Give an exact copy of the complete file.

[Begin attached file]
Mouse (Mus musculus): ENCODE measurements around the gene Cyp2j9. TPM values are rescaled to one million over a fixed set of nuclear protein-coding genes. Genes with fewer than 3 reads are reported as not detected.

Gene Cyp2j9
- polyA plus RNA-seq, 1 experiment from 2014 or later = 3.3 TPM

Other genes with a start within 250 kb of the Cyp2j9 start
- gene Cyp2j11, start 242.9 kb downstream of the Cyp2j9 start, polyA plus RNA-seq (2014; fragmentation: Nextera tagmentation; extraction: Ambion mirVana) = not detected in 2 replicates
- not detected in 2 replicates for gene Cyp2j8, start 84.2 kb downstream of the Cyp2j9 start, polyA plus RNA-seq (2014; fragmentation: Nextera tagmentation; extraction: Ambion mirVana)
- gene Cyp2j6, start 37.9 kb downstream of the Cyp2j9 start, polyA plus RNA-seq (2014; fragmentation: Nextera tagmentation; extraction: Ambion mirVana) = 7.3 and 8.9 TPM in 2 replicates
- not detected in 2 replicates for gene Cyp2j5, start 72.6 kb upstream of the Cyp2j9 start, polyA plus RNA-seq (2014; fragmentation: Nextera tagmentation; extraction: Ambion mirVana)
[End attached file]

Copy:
Mouse (Mus musculus): ENCODE measurements around the gene Cyp2j9. TPM values are rescaled to one million over a fixed set of nuclear protein-coding genes. Genes with fewer than 3 reads are reported as not detected.

Gene Cyp2j9
- polyA plus RNA-seq, 1 experiment from 2014 or later = 3.3 TPM

Other genes with a start within 250 kb of the Cyp2j9 start
- gene Cyp2j11, start 242.9 kb downstream of the Cyp2j9 start, polyA plus RNA-seq (2014; fragmentation: Nextera tagmentation; extraction: Ambion mirVana) = not detected in 2 replicates
- not detected in 2 replicates for gene Cyp2j8, start 84.2 kb downstream of the Cyp2j9 start, polyA plus RNA-seq (2014; fragmentation: Nextera tagmentation; extraction: Ambion mirVana)
- gene Cyp2j6, start 37.9 kb downstream of the Cyp2j9 start, polyA plus RNA-seq (2014; fragmentation: Nextera tagmentation; extraction: Ambion mirVana) = 7.3 and 8.9 TPM in 2 replicates
- not detected in 2 replicates for gene Cyp2j5, start 72.6 kb upstream of the Cyp2j9 start, polyA plus RNA-seq (2014; fragmentation: Nextera tagmentation; extraction: Ambion mirVana)